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Trimble wary of Special Olympics in Ireland

February 16, 2011

By Staff Reporter

The event will be hosted by Ireland in June, with more than 7,000 athletes and coaches from around world arriving at the end of June.
Trimble, in Washington last week for the St. Patrick’s Day celebrations, was about to take part in a radio interview when he made his comments.
“The Zimbabweans coming can cause real trouble,” he said. “That Mugabe is a problem.”
Trimble’s entourage, including Sir Reg Empey, spokesperson Anne Smith, and his wife, Daphne Trimble, nodded their heads in agreement.
“It’s far too soon to say what’s going to happen, but we really can’t see this impacting the games,” a Special Olympics spokesperson said. Two Zimbabwean athletes will compete in Ireland.
On Friday, Taoiseach Bertie Ahern, a patron of the games, took questions from a dozen Washington, D.C.-area athletes who said they were overjoyed at the prospect of participating in cycling, swimming, and basketball events.
Trimble’s concerns stem from the unrest in Zimbabwe that spilled over into the World Cup cricket matches held there earlier this month. At least 100 people were arrested during the Zimbabwe leg of that event for allegedly staging illegal demonstrations.
The Special Olympics spokesperson said that Trimble has not made any formal note of concern to the organization.

The leader of the currently suspended Northern Ireland Assembly said at a news conference here on Friday that there is a chance that the Provisional IRA may have broken its ceasefire.
Speaking to reporters at the National Press Club after his meetings the previous day at the White House and on Capitol Hill, David Trimble referred to the recent bomb found outside the courthouse in Belfast that was detonated by the British army.
Trimble said he understood that the bomb could have been planted by the “main IRA that Gerry Adams is associated with.”
He said the incident was a good example as to why a monitor should be put in place in addition to the decommissioning work by General de Chastelain.
He said the most significant element during the round of St. Patrick’s Day celebrations in Washington was President Bush’s invitation to the White House of the Northern Ireland Police Commissioner Hugh Orde.
He said it was an endorsement of the Northern Ireland police administration, which is still unaccepted by Sinn Fein.
Trimble warned that the window of opportunity to solve the North’s political future would be limited because of a possible U.S.-British war with Iraq.
He said it would difficult to engage British Prime Minister Tony Blair in profound negotiations to restart the Northern Assembly if the prime minister is absorbed in conducting a war along with the U.S. administration.


The taoiseach’s annual luncheon with U.S. congressional leadership had a last-minute change on Thursday in Washington.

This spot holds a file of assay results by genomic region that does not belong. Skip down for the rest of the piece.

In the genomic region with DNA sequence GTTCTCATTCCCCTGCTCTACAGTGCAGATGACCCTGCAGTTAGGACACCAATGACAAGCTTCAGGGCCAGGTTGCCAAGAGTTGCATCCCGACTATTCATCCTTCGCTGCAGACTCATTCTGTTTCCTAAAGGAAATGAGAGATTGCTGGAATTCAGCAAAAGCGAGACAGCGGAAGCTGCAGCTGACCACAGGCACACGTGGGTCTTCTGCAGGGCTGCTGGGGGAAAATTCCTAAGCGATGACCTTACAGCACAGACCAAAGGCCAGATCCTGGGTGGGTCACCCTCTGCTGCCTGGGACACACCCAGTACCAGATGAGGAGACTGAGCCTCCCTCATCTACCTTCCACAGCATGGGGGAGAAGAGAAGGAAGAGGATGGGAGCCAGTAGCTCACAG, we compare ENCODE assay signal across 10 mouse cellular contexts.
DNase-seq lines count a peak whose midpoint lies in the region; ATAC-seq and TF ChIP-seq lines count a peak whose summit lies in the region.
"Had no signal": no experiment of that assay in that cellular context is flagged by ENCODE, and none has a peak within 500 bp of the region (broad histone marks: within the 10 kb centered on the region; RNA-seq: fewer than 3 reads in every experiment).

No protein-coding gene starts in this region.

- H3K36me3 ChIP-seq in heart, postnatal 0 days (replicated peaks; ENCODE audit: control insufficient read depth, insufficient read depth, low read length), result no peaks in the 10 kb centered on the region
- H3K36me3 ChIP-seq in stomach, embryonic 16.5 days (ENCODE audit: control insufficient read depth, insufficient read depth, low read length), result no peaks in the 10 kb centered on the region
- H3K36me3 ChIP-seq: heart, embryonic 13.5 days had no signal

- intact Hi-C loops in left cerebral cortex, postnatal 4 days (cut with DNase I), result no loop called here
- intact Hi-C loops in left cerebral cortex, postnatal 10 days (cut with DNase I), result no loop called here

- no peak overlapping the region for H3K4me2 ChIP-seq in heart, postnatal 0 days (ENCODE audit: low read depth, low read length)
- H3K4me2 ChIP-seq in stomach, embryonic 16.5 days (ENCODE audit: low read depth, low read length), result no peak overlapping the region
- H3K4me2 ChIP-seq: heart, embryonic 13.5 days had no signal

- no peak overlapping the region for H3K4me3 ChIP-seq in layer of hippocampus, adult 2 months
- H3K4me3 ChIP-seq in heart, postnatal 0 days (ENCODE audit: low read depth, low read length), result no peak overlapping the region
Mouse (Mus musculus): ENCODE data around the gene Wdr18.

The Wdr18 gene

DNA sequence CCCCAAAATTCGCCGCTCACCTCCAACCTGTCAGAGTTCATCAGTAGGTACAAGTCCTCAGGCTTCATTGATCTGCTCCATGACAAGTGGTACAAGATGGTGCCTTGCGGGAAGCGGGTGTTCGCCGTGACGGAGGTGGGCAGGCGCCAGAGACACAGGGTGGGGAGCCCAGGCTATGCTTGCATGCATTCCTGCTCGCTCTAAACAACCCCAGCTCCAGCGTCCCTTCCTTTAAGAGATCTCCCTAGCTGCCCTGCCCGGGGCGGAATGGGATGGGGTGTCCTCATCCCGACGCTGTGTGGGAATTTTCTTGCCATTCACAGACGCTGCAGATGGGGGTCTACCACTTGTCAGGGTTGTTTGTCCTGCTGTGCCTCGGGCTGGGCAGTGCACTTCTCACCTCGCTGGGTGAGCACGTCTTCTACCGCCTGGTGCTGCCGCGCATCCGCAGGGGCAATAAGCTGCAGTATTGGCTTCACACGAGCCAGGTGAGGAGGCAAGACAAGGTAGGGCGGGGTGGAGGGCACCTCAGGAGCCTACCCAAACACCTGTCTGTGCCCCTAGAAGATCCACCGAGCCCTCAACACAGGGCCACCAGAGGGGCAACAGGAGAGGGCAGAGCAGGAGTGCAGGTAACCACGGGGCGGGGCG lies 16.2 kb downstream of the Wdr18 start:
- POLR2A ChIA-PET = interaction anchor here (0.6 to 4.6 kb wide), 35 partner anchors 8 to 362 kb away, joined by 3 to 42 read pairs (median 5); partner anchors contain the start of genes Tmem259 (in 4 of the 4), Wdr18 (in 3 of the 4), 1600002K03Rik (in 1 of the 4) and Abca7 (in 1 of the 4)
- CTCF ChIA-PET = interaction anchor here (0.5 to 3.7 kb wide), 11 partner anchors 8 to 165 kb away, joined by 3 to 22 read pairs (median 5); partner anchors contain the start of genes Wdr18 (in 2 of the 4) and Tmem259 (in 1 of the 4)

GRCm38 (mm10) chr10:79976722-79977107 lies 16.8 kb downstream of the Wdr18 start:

Vice President Dick Cheney filled in for President Bush at the St. Patrick’s Day Speaker’s Luncheon on Capitol Hill. President Bush was detained at the Oval Office, making what the White House termed “diplomatic efforts” with various world leaders. House Speaker Dennis Hastert was the host of the luncheon.
The usually well-choreographed visit of the taoiseach for St. Patrick’s Day ceremonies were very different than those in years past. Normally, the conflict receiving the greatest scrutiny would be the Troubles in the North. This year talk of war with Iraq dominated the discussions.
Even as the taoiseach, Bertie Ahern, left the White House on his way to Capitol Hill, he noted that the president had told him while in the Oval Office of his urgent discussions with world leaders.
“I’m not at liberty to say who he’s talking to, but I know he’s making a number of phone calls this afternoon,” the taoiseach said.
UUP leader David Trimble and Sinn Fein leader Gerry Adams were also at the luncheon. The band the Saw Doctors were the afternoon’s entertainment.
The press, normally given a quick peek at the luncheon’s proceedings, were barred from entry to the program. Officials cited increased security as the reason no one was allowed into the room off of Statuary Hall in the Capitol.

Even as the family of Elizabeth Smart, the Utah girl abducted from her bedroom window 9 months ago, rejoiced at her return last week, an Irish group walked the halls of Congress asking for help in forming a special unit to find those that have gone missing in Ireland.
“It’s a tragedy that all the police in Ireland have to do is ask, and American authorities stand ready to help,” said John McGuinness, TD, who is working to highlight the plight of those whose family or friends remain unaccounted for in Ireland.
McGuinness was in Washington last week with Mary Phelan, whose sister Jojo Dullard is missing. They also stopped in New York to ask U.S. authorities if they would be willing to help the gardai set up a special unit.
In an interview while the group awaited their meeting with Rep. James Walsh, a New York Republican, McGuinness spoke angrily of the reticence of Irish police to form such a unit.
McGuinness and Phelan visited the Center for Missing and Exploited Children, the facility that helped the Smart family find their daughter. “What we’ve been told both here and by people in New York is that the police in Ireland could put this together with a lot of help from willing U.S. authorities — all they have to do is ask,” McGuinness said.

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